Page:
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Zimbra Collaboration Suite warning: Patch this 0-day right now (by hand)!

Zimbra didn't actually say, "Do not delay/Do it today," but they did say, "We kindly request your cooperation to apply the fix manually."

Popular collaboration product Zimbra has warned customers to apply a software patch urgently to close a security hole that it says “could potentially impact the confidentiality and integrity of your data.”

The vulnerability is what’s known as an XSS bug, short for cross-site scripting, whereby performing an innocent-looking operation via site X, such as clicking through to site Y, gives the operator of site X a sneaky chance to implant rogue JavaScript code into the web pages that your browser receives back from Y.

This, in turn, means that X may end up with access to your account on site Y, by reading out and perhaps even modifying data that would otherwise be private to Y, such as your account details, login cookies, authentication tokens, transaction history, and so on.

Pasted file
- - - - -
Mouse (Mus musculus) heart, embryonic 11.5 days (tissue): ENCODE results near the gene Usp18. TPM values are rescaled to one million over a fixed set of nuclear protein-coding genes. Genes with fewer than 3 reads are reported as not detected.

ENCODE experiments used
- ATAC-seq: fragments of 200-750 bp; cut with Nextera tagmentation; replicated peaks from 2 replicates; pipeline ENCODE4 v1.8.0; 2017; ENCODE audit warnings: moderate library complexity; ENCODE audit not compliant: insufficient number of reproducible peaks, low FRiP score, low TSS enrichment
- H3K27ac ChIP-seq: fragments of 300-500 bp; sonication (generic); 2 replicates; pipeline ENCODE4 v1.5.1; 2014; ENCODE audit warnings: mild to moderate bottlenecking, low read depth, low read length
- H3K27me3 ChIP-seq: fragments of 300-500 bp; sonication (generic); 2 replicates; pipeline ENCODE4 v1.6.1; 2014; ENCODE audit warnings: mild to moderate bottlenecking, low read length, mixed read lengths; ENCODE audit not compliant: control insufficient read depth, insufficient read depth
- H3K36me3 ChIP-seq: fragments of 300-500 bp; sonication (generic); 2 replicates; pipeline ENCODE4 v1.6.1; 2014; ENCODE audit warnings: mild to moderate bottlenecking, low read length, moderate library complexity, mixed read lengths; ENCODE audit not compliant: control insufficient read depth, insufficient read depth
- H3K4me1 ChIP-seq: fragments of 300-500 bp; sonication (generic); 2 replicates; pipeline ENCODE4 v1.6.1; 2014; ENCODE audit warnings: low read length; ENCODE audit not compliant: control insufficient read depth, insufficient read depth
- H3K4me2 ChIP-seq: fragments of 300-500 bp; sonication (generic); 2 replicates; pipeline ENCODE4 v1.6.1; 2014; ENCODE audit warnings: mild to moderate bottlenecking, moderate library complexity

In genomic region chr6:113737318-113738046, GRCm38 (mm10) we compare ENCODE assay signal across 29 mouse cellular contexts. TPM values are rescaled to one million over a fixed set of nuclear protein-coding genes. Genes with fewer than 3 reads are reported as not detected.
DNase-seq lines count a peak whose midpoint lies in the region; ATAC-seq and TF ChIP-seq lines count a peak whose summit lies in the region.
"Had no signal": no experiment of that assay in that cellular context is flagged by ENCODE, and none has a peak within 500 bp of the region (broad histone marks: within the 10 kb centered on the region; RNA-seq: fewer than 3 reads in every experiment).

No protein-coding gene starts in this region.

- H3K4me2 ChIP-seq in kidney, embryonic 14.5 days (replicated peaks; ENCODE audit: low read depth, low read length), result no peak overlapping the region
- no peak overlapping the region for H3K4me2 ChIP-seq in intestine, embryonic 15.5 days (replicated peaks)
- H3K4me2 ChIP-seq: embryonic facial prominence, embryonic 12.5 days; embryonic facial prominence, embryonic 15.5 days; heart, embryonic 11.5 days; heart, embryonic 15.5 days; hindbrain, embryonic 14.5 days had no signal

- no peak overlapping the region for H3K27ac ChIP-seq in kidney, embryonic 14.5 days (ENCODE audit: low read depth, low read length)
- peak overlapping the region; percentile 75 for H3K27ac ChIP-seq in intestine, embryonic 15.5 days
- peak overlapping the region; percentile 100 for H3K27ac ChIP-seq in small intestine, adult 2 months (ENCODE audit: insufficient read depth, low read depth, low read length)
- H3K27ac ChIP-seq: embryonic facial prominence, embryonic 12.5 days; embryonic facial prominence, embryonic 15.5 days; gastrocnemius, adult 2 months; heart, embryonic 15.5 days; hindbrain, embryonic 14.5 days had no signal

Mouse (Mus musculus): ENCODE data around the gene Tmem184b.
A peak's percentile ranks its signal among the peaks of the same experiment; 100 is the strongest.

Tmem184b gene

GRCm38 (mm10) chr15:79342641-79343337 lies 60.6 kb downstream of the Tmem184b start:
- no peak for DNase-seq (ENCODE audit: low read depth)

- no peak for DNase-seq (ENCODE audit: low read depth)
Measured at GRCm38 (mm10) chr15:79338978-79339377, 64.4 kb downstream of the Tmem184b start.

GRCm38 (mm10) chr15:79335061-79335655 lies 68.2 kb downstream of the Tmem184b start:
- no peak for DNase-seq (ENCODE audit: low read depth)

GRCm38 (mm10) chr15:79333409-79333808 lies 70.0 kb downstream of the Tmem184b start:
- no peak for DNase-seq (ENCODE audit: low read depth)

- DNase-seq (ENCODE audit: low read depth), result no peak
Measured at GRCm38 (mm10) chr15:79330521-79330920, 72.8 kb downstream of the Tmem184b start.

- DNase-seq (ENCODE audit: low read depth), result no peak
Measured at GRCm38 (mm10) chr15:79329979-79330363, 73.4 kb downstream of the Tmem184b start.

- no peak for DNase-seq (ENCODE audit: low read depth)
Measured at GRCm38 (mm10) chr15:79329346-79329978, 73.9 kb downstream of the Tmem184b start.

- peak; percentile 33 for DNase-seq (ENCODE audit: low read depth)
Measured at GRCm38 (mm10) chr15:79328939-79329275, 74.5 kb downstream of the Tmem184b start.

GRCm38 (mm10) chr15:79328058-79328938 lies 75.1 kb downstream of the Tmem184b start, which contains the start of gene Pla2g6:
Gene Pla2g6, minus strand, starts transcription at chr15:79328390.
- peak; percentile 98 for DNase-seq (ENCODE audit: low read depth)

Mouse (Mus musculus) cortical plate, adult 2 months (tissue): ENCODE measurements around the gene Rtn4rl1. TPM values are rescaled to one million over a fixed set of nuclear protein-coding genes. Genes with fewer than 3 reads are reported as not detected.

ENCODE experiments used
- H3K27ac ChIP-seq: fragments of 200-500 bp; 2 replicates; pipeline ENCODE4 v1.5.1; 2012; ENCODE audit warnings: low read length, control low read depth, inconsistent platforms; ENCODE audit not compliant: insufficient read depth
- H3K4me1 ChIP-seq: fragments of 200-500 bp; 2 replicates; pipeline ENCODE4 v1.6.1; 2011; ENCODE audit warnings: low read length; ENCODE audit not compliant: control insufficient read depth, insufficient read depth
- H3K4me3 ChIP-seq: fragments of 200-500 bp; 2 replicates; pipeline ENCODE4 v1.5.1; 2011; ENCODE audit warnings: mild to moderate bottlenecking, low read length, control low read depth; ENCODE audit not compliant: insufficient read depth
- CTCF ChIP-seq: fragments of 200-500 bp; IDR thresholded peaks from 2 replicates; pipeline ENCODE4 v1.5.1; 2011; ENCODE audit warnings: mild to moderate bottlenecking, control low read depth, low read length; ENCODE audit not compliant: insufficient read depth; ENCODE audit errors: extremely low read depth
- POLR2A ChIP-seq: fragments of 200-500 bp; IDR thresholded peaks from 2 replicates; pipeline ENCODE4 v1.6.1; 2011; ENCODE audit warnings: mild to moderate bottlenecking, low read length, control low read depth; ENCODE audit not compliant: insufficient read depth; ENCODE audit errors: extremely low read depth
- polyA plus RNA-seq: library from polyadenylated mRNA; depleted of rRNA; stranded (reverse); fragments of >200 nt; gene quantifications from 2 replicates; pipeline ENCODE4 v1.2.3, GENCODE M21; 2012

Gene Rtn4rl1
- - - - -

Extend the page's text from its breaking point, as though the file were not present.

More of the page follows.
The abbreviation XSS is a self-descriptive name, because the roguery essentially involves pushing untrusted scripts across from one site into the otherwise-trusted content of another site…

…all without needing to break into the other site in advance to hack its HTML files or JavaScript code directly.

Patched but not published

Although the bug has now been patched in Zimbra’s code, and the company says that “it has applied this fix to the July release”, it hasn’t yet published that version.

But the patch turns out to be urgent enough to be needed right away, because it was spotted in a real-life cyberattack by a security researcher at Google.